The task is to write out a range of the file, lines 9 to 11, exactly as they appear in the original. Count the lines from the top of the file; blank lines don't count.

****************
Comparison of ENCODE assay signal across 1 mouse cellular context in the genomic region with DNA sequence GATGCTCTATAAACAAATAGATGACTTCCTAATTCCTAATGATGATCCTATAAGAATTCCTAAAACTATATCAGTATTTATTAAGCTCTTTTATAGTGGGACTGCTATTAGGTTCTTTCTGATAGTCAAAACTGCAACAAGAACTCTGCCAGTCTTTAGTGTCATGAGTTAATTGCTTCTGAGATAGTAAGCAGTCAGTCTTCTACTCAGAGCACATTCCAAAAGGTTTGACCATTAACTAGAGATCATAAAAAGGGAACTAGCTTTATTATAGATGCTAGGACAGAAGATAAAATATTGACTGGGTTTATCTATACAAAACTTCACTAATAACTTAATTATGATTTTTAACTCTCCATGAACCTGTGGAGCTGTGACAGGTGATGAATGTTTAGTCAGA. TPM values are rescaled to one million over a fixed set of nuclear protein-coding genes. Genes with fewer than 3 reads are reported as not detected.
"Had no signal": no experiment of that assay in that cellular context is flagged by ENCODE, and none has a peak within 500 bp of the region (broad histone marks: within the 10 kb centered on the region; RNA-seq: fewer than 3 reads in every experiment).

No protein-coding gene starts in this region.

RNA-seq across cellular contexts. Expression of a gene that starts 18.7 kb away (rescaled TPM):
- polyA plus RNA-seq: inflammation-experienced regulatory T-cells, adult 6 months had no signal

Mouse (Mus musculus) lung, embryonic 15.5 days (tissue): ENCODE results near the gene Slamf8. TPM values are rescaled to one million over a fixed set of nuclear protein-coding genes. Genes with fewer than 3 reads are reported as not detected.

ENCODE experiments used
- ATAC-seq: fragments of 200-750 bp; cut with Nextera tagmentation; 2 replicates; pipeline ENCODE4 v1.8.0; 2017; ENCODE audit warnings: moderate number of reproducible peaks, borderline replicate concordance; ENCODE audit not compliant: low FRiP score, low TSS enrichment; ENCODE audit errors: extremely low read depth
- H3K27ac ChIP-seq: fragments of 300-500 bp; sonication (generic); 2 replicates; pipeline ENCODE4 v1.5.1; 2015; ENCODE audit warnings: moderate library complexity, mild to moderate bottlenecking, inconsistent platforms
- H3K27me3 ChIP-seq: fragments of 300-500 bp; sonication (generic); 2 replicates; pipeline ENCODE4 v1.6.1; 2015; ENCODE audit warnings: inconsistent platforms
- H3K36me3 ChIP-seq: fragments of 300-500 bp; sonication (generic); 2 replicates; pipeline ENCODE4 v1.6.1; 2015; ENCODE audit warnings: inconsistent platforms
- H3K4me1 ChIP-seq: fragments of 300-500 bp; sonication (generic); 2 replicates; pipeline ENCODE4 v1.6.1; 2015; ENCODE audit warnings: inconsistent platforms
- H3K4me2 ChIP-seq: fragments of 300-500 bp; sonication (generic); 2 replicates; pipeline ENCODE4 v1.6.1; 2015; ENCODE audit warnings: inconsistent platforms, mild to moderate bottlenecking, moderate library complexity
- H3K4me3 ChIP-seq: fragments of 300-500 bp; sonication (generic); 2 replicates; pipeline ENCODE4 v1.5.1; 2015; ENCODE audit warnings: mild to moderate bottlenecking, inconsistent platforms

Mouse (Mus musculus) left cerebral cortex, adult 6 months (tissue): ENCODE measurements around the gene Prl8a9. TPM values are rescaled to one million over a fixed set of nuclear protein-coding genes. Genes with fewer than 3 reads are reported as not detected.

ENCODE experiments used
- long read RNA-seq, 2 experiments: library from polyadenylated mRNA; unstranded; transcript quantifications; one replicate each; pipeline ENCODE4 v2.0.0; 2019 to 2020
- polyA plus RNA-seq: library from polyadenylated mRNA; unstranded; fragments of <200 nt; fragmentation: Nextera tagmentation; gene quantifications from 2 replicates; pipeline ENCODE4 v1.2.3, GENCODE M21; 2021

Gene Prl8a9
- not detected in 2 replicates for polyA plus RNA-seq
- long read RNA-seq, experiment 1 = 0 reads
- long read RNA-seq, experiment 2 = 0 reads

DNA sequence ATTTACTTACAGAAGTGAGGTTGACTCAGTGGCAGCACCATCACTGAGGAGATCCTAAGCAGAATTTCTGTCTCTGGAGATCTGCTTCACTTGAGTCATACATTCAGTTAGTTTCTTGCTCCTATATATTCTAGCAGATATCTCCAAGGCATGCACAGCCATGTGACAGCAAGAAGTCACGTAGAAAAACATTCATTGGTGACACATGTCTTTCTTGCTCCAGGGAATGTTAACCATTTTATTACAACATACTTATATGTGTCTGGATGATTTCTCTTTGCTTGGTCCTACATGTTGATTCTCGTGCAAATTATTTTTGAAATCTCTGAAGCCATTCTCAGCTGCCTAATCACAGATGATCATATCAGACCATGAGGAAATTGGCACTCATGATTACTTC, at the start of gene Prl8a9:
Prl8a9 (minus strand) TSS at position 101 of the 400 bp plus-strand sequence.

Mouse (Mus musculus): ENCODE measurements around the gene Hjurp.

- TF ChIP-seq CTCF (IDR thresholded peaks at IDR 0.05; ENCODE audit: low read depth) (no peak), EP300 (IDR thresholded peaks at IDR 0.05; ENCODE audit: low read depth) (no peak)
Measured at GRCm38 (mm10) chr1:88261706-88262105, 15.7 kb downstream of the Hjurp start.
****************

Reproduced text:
- H3K27ac ChIP-seq: fragments of 300-500 bp; sonication (generic); 2 replicates; pipeline ENCODE4 v1.5.1; 2015; ENCODE audit warnings: moderate library complexity, mild to moderate bottlenecking, inconsistent platforms
- H3K27me3 ChIP-seq: fragments of 300-500 bp; sonication (generic); 2 replicates; pipeline ENCODE4 v1.6.1; 2015; ENCODE audit warnings: inconsistent platforms
- H3K36me3 ChIP-seq: fragments of 300-500 bp; sonication (generic); 2 replicates; pipeline ENCODE4 v1.6.1; 2015; ENCODE audit warnings: inconsistent platforms